Some policies have more ambiguous effects: raising the minimum wage reduces inequality, just as stronger unions may strengthen workers’ bargaining position. When firms have the option of investing in automation technology, striking the right balance between bargaining power and the economic environment is crucial to preserving employment with appropriate wage gains.
Spurring productivity, by easing barriers to firm entry and competition in product markets, supports GDP growth gains without exacerbating inequality, but only to the extent that the associated job gains are fairly equally shared across households. This requires the distributional effects of higher employment – which tends to benefit the less affluent households disproportionately – to more than offset those of higher labour productivity, which tends to benefit the wealthiest households.
Inclusive growth also requires devoting careful attention to transition. Opening markets to trade or progress in technology inevitably leads to the decline of certain companies and obsolescence of particular skills. Accompanying measures – building on an active partnership between employers and governments, often at the regional level – can help workers and strengthen trust in the protective capacity of governments. Safety net packages and trampoline policies for keeping workers in the labour markets are all relevant. For example, in Sweden, job security councils, founded by employers, assist workers whose employment is put at risk when firms restructure. The programmes have enabled 85% of displaced workers to find a new job within a year, a higher rate than any other OECD country. Conversely, the US Trade Adjustment Assistance and the EU Globalisation Adjustment Fund, which lack such partnerships, have barely benefitted those affected by the displacement of economic activities.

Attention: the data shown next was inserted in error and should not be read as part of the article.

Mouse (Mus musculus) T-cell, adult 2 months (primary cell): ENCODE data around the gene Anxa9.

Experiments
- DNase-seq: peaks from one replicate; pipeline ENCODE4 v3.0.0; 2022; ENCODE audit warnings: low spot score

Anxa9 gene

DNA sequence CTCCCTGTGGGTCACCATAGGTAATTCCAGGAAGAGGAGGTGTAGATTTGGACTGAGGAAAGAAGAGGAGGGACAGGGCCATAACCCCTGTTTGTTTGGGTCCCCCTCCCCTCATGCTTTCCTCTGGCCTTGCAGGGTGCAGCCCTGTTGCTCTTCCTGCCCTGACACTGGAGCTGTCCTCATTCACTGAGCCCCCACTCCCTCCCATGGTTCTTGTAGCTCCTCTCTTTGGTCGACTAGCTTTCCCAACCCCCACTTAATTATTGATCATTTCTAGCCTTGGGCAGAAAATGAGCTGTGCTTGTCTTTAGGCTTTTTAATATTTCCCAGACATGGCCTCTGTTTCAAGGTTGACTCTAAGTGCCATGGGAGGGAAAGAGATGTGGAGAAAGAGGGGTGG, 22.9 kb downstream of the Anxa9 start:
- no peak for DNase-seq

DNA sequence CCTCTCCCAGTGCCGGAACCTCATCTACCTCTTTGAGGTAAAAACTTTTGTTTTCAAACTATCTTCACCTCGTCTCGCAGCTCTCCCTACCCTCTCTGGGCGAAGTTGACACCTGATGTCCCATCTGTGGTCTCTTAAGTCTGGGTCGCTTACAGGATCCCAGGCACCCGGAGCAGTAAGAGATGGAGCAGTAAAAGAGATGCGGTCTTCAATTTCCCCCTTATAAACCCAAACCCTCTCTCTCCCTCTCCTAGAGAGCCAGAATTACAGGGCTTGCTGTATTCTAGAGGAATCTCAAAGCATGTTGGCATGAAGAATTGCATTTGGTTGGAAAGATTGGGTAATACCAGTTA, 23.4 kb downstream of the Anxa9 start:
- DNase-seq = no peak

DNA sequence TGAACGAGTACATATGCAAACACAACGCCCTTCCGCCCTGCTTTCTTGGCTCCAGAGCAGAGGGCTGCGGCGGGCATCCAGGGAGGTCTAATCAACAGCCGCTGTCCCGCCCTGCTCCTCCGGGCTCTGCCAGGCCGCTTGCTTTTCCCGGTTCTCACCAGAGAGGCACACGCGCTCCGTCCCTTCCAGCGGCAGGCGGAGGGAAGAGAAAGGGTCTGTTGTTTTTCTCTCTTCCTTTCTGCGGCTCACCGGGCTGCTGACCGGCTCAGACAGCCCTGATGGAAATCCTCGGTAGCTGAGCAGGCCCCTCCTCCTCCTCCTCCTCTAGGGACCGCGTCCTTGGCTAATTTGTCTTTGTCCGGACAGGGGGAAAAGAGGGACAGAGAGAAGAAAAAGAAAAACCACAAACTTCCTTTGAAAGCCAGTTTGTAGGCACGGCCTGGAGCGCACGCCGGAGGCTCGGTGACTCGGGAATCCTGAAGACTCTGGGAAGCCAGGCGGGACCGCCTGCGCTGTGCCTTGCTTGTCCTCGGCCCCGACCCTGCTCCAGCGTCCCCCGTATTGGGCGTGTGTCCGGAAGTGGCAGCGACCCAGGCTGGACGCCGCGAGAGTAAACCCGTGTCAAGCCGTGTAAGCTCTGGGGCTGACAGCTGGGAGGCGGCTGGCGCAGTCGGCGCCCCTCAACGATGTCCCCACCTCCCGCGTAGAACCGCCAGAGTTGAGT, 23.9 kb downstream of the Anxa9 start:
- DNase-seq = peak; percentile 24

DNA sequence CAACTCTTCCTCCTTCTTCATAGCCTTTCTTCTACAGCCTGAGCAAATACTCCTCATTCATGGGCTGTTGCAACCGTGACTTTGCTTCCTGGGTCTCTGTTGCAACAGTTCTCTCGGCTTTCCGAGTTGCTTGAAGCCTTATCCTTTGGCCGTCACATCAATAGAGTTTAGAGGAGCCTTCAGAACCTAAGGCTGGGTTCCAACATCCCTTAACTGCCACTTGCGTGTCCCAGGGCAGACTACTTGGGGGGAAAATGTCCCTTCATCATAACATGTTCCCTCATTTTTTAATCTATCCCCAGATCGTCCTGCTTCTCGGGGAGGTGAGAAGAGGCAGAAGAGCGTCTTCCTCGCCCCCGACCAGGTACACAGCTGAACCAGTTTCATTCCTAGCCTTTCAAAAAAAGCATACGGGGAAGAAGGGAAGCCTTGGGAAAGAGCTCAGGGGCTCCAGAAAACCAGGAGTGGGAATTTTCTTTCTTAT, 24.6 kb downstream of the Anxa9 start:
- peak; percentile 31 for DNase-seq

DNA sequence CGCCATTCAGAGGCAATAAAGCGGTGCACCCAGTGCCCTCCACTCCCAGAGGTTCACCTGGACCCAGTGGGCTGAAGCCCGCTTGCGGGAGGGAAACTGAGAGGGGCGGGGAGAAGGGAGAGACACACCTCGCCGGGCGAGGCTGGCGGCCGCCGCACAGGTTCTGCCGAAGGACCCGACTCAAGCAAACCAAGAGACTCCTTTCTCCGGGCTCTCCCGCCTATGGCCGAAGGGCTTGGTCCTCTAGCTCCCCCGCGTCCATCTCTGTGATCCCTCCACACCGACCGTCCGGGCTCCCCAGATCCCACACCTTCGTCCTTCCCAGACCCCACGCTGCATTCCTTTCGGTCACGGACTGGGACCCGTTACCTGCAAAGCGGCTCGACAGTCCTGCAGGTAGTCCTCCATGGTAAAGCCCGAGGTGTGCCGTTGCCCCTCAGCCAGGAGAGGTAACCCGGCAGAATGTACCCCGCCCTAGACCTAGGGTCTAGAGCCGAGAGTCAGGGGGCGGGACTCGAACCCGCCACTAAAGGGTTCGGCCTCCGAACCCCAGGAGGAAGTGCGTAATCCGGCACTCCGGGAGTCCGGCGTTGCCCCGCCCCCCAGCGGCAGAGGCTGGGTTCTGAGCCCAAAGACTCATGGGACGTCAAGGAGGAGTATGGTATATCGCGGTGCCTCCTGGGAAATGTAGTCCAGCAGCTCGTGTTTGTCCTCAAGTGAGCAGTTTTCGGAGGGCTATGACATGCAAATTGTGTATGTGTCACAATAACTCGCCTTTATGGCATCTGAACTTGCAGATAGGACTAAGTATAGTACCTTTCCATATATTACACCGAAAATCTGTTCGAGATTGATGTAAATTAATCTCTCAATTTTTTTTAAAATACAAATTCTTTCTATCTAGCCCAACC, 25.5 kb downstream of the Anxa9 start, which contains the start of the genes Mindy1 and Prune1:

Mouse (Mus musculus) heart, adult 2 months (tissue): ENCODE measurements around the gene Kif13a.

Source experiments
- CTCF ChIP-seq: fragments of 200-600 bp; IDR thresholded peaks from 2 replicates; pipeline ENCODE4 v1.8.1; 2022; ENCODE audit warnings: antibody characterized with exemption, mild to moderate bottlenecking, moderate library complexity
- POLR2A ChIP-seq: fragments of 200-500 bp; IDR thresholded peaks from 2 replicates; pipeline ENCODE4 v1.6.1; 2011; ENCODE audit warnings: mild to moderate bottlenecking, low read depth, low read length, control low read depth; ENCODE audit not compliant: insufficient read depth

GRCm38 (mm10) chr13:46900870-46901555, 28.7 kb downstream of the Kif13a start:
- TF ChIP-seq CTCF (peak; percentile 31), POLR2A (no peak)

It is important to acknowledge that transitional policy responses have limits. This is especially the case for persistent shocks concentrated in specific regions, sectors or skills. When distributional effects are persistent, direct fiscal policy measures may be needed to restore equity and opportunity. These may include well-designed wealth and inheritance taxation, paying particular attention to the progressivity of the tax system, and better targeting social benefits towards those who need those most. Separately at the global level, the international programme to tackle Base Erosion and Profit Shifting (BEPS) and increase information transparency of the tax system will help strengthen the level-playing field and ensure a fair share of firms’ revenues is allocated to where value added is produced. This will help stabilise government revenues and ensure redistribution benefits to those who need it most, but perhaps more importantly may help increase trust in multilateral cooperation.
Sustained growth is a pre-condition for improving living standards and job creation, but sustainability depends on an effective and perceived broad sharing of the growth dividends. The OECD has been promoting an inclusive growth framework based on three pillars: equal opportunities, business dynamism and inclusive labour markets, efficient and responsive governments. Implementation needs to start today.